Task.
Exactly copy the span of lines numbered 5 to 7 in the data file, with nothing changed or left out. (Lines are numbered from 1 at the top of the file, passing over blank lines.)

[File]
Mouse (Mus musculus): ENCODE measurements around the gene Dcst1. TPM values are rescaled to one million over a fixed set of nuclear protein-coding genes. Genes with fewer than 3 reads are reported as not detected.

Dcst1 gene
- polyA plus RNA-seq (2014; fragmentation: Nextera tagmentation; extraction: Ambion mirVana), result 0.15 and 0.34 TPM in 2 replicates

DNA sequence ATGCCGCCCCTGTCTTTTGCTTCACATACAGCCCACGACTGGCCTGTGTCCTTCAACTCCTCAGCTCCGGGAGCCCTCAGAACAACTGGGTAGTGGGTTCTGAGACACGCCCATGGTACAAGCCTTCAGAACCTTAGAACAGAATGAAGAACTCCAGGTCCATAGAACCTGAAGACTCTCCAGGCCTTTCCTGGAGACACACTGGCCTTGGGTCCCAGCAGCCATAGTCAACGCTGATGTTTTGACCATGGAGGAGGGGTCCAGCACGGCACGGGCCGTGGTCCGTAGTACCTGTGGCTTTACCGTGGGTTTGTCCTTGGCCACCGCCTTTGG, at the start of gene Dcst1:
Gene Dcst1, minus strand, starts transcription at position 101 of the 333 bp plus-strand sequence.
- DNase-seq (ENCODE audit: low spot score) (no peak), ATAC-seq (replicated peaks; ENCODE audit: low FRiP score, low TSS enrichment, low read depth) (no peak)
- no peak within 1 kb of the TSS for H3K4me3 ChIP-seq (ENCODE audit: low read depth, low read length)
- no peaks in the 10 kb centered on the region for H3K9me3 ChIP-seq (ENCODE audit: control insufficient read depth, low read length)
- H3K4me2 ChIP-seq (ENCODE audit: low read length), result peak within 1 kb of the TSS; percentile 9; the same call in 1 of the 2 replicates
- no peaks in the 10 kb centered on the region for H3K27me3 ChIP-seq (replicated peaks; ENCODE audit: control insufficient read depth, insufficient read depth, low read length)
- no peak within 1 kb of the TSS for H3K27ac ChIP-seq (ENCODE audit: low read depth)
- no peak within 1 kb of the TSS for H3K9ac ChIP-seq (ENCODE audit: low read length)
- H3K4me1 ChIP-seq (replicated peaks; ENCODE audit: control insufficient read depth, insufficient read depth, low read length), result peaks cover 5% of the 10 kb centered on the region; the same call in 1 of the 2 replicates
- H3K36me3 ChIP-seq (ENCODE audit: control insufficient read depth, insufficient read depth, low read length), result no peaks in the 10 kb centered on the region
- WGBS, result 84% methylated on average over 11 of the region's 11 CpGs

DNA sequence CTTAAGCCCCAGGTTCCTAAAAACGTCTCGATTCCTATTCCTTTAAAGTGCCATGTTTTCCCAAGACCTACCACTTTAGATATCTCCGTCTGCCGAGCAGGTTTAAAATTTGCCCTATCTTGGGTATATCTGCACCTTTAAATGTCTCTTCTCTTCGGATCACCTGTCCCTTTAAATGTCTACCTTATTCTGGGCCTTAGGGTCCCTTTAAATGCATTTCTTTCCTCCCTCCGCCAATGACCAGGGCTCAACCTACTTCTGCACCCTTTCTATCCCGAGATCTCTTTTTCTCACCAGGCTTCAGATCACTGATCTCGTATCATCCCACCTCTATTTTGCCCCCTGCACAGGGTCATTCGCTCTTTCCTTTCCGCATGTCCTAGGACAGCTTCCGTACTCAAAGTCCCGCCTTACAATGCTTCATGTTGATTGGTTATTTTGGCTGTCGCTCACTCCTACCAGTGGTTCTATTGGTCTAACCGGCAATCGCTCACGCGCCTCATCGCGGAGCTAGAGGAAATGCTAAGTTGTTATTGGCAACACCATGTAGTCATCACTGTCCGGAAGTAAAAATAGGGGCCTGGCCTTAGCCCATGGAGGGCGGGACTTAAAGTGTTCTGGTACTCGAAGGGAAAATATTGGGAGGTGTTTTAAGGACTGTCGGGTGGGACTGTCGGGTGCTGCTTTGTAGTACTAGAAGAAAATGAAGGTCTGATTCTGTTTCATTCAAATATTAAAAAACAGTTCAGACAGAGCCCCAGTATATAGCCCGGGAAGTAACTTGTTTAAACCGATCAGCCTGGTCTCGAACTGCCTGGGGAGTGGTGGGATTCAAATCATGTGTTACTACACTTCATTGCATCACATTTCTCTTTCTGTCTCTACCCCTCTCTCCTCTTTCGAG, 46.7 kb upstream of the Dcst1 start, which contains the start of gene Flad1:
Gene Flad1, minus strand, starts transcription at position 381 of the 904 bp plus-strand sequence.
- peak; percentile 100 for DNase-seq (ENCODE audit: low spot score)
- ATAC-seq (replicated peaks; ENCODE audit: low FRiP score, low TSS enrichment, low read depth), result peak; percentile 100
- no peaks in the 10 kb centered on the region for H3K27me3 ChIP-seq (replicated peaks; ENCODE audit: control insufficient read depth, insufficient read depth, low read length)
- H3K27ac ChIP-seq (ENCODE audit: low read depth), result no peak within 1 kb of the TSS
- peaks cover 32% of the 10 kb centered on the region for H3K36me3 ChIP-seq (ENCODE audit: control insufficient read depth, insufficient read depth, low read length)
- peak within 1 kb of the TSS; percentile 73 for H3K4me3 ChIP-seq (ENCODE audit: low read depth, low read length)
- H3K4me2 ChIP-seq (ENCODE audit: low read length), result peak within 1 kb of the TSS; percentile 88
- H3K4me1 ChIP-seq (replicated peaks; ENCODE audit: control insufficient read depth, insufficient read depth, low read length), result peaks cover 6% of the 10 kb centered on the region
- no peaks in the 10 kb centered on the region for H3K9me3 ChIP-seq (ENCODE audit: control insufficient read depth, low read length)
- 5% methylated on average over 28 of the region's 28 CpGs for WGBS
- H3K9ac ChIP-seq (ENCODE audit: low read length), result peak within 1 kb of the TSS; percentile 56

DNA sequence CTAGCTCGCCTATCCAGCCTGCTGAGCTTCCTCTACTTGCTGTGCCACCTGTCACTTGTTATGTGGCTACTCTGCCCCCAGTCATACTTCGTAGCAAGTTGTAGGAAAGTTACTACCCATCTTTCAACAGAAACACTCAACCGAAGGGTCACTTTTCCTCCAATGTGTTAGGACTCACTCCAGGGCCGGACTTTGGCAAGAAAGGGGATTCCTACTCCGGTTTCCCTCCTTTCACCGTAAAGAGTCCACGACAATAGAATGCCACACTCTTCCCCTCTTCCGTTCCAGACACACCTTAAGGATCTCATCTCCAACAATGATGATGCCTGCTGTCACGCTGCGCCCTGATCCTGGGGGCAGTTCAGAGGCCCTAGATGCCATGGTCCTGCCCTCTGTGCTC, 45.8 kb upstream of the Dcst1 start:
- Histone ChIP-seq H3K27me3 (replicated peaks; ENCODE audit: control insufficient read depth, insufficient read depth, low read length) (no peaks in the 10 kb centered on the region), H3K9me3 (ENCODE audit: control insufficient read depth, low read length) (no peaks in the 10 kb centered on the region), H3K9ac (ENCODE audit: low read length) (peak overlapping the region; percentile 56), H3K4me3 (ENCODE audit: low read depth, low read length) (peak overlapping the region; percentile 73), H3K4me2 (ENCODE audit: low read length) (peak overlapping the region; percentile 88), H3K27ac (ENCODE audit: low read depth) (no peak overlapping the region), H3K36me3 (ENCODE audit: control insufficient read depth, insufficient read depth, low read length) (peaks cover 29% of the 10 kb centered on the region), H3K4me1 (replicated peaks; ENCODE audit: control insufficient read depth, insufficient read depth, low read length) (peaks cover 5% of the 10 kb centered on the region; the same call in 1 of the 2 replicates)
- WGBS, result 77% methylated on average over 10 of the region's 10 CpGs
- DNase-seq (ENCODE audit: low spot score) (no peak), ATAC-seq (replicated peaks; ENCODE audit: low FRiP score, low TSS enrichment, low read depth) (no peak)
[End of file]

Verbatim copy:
Gene Dcst1, minus strand, starts transcription at position 101 of the 333 bp plus-strand sequence.
- DNase-seq (ENCODE audit: low spot score) (no peak), ATAC-seq (replicated peaks; ENCODE audit: low FRiP score, low TSS enrichment, low read depth) (no peak)
- no peak within 1 kb of the TSS for H3K4me3 ChIP-seq (ENCODE audit: low read depth, low read length)